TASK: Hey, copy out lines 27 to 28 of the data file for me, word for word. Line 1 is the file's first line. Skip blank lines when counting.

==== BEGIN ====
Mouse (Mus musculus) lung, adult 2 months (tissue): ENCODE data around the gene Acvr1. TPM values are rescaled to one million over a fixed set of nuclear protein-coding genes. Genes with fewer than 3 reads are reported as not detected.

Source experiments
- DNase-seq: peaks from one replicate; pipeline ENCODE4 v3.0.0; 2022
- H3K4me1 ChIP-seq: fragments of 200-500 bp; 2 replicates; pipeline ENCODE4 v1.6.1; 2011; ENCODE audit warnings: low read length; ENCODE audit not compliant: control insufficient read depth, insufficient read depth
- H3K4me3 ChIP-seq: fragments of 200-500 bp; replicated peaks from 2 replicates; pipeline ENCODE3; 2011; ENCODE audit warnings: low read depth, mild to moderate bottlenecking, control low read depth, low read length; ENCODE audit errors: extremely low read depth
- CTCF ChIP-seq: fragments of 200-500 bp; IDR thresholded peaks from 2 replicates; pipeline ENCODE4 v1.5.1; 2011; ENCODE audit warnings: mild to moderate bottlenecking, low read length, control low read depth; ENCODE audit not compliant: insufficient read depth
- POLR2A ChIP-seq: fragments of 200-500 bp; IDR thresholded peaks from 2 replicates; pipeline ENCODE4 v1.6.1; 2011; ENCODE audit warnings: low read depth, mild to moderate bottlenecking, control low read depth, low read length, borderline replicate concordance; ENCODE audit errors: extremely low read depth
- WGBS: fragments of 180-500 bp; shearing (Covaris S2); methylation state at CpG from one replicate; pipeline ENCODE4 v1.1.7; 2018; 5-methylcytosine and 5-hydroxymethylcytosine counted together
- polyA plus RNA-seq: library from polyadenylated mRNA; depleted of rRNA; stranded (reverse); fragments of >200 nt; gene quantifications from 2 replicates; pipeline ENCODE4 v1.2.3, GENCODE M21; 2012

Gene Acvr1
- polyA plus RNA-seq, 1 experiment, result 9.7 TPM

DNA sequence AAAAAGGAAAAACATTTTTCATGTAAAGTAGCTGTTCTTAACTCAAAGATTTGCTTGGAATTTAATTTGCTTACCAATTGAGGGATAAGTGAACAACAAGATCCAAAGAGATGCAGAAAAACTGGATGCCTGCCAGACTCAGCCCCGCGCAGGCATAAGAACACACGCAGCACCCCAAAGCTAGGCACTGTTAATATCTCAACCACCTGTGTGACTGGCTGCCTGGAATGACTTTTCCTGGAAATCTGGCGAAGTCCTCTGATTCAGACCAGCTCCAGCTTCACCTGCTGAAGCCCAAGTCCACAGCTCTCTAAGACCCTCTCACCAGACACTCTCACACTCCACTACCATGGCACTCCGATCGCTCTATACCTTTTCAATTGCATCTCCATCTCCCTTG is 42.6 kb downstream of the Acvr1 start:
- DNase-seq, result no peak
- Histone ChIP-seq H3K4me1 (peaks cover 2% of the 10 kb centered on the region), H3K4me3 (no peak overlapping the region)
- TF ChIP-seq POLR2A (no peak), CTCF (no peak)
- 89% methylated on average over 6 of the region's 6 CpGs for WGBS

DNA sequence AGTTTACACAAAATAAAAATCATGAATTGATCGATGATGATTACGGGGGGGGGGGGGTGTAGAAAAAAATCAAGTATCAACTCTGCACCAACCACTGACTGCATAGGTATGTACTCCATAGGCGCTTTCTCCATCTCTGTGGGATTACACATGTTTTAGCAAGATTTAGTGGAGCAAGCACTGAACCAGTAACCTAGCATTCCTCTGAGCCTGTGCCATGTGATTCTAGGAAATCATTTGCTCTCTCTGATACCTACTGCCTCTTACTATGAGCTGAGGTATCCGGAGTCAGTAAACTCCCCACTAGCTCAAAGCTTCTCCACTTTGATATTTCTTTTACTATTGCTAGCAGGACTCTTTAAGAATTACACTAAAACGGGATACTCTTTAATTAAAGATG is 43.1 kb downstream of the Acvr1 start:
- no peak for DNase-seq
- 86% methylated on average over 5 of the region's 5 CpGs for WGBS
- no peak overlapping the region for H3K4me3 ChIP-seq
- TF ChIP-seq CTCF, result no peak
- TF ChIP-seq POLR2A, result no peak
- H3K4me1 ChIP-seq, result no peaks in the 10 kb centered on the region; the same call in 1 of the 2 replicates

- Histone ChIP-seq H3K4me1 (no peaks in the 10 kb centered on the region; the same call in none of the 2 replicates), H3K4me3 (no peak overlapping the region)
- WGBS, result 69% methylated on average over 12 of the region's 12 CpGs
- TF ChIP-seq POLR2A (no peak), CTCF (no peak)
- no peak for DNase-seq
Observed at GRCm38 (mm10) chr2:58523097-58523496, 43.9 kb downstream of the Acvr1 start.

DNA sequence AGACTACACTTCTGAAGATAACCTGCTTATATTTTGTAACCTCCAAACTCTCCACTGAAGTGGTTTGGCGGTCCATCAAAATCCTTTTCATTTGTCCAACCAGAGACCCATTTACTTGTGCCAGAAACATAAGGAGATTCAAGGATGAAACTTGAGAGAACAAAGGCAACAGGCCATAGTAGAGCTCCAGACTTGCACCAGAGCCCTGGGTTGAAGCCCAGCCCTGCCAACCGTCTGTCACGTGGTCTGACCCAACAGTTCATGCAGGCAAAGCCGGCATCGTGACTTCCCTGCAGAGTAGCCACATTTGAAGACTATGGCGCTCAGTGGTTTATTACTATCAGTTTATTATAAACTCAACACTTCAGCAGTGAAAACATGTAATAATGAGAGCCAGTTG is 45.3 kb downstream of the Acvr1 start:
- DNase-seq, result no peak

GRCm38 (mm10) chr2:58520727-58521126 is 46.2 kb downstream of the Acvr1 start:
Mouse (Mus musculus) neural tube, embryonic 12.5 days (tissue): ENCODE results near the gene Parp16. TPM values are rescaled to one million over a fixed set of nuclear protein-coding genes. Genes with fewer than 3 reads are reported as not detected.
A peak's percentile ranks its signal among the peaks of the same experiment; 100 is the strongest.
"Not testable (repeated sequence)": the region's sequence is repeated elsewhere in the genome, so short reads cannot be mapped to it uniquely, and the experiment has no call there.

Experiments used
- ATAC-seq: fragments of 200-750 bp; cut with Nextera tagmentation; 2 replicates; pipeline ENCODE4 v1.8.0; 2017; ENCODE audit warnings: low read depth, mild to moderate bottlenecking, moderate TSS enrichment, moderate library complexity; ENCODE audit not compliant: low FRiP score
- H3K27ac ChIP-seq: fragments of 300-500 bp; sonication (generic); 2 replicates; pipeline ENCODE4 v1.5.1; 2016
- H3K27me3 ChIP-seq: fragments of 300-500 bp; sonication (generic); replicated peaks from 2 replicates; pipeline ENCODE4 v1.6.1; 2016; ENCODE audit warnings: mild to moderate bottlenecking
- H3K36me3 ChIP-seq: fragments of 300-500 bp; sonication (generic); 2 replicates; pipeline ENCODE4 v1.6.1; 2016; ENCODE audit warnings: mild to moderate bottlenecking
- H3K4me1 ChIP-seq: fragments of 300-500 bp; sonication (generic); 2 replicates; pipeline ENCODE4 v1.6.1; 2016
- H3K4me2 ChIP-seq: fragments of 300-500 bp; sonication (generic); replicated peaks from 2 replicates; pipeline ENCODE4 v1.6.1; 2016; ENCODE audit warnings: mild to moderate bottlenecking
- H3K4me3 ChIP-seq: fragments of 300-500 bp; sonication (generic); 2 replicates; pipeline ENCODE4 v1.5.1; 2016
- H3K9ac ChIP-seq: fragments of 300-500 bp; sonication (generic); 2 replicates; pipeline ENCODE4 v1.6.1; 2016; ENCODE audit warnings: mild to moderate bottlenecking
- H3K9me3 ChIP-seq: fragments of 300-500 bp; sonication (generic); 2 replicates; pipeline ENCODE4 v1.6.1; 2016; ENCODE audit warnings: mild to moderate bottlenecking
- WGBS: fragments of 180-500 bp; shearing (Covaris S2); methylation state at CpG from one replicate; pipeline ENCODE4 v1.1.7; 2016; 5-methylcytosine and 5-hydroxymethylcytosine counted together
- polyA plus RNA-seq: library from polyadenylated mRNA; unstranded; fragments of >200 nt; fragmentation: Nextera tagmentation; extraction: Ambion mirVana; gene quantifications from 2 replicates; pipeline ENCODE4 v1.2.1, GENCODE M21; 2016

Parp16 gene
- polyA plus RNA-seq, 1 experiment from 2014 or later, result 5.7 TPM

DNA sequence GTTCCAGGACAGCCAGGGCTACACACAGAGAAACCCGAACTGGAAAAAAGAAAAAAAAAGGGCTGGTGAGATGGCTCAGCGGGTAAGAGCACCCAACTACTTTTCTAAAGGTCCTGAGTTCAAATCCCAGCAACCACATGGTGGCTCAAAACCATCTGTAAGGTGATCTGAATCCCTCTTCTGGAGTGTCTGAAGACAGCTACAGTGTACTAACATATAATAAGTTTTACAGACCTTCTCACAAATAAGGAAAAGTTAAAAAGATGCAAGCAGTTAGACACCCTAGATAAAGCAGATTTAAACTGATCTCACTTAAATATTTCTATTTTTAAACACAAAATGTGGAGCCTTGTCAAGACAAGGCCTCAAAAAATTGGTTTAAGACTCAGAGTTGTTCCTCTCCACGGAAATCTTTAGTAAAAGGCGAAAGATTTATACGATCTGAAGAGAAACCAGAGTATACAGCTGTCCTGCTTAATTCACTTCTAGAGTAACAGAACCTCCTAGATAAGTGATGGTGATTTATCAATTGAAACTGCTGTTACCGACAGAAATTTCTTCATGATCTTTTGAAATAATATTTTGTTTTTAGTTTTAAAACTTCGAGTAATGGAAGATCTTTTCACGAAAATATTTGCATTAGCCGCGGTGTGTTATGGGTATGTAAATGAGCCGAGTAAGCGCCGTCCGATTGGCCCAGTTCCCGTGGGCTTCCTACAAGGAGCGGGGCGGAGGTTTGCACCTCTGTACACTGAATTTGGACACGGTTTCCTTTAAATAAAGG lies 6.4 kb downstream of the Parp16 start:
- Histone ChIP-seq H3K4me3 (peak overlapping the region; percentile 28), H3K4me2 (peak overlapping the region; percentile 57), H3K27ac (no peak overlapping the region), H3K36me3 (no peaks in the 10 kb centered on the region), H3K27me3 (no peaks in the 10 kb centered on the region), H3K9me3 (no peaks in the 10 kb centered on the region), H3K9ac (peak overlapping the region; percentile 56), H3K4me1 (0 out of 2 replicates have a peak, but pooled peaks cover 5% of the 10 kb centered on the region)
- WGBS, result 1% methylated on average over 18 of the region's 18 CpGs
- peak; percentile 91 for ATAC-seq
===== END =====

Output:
- no peak for DNase-seq
Observed at GRCm38 (mm10) chr2:58523097-58523496, 43.9 kb downstream of the Acvr1 start.